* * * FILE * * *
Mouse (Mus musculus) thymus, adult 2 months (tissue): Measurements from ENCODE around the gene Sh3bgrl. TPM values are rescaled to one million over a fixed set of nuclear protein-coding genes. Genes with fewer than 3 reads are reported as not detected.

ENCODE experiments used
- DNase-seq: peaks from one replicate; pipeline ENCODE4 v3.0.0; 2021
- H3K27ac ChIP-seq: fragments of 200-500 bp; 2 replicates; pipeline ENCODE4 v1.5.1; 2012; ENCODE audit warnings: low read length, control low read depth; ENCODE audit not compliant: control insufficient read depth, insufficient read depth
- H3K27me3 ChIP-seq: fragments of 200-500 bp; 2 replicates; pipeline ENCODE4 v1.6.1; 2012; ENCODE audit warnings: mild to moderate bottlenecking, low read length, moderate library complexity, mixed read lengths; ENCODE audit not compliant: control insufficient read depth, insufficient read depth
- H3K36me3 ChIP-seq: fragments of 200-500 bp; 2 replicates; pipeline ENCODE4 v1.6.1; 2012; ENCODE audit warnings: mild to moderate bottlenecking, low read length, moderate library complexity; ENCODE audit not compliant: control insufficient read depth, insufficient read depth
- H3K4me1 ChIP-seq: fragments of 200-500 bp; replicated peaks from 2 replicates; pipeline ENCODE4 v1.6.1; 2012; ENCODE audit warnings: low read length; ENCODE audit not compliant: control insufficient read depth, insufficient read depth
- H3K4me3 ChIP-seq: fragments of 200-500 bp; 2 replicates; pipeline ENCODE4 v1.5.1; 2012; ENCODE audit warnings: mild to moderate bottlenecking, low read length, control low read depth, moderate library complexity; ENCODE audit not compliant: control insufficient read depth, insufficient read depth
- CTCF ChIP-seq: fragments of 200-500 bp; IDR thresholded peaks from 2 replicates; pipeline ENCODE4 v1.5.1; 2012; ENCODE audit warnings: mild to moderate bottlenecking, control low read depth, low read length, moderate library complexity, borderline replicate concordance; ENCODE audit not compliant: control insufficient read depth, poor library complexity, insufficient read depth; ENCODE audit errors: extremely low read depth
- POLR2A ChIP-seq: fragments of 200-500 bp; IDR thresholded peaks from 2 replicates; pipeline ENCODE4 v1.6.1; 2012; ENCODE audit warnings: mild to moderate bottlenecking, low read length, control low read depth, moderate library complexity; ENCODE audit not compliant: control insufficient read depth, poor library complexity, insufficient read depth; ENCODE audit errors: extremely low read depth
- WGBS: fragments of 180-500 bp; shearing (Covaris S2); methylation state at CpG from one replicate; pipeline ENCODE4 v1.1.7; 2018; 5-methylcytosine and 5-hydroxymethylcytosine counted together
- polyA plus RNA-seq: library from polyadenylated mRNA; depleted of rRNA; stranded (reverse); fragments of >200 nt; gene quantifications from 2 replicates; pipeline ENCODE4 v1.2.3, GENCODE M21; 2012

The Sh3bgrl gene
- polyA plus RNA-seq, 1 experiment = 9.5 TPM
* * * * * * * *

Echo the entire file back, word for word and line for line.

Mouse (Mus musculus) thymus, adult 2 months (tissue): Measurements from ENCODE around the gene Sh3bgrl. TPM values are rescaled to one million over a fixed set of nuclear protein-coding genes. Genes with fewer than 3 reads are reported as not detected.

ENCODE experiments used
- DNase-seq: peaks from one replicate; pipeline ENCODE4 v3.0.0; 2021
- H3K27ac ChIP-seq: fragments of 200-500 bp; 2 replicates; pipeline ENCODE4 v1.5.1; 2012; ENCODE audit warnings: low read length, control low read depth; ENCODE audit not compliant: control insufficient read depth, insufficient read depth
- H3K27me3 ChIP-seq: fragments of 200-500 bp; 2 replicates; pipeline ENCODE4 v1.6.1; 2012; ENCODE audit warnings: mild to moderate bottlenecking, low read length, moderate library complexity, mixed read lengths; ENCODE audit not compliant: control insufficient read depth, insufficient read depth
- H3K36me3 ChIP-seq: fragments of 200-500 bp; 2 replicates; pipeline ENCODE4 v1.6.1; 2012; ENCODE audit warnings: mild to moderate bottlenecking, low read length, moderate library complexity; ENCODE audit not compliant: control insufficient read depth, insufficient read depth
- H3K4me1 ChIP-seq: fragments of 200-500 bp; replicated peaks from 2 replicates; pipeline ENCODE4 v1.6.1; 2012; ENCODE audit warnings: low read length; ENCODE audit not compliant: control insufficient read depth, insufficient read depth
- H3K4me3 ChIP-seq: fragments of 200-500 bp; 2 replicates; pipeline ENCODE4 v1.5.1; 2012; ENCODE audit warnings: mild to moderate bottlenecking, low read length, control low read depth, moderate library complexity; ENCODE audit not compliant: control insufficient read depth, insufficient read depth
- CTCF ChIP-seq: fragments of 200-500 bp; IDR thresholded peaks from 2 replicates; pipeline ENCODE4 v1.5.1; 2012; ENCODE audit warnings: mild to moderate bottlenecking, control low read depth, low read length, moderate library complexity, borderline replicate concordance; ENCODE audit not compliant: control insufficient read depth, poor library complexity, insufficient read depth; ENCODE audit errors: extremely low read depth
- POLR2A ChIP-seq: fragments of 200-500 bp; IDR thresholded peaks from 2 replicates; pipeline ENCODE4 v1.6.1; 2012; ENCODE audit warnings: mild to moderate bottlenecking, low read length, control low read depth, moderate library complexity; ENCODE audit not compliant: control insufficient read depth, poor library complexity, insufficient read depth; ENCODE audit errors: extremely low read depth
- WGBS: fragments of 180-500 bp; shearing (Covaris S2); methylation state at CpG from one replicate; pipeline ENCODE4 v1.1.7; 2018; 5-methylcytosine and 5-hydroxymethylcytosine counted together
- polyA plus RNA-seq: library from polyadenylated mRNA; depleted of rRNA; stranded (reverse); fragments of >200 nt; gene quantifications from 2 replicates; pipeline ENCODE4 v1.2.3, GENCODE M21; 2012

The Sh3bgrl gene
- polyA plus RNA-seq, 1 experiment = 9.5 TPM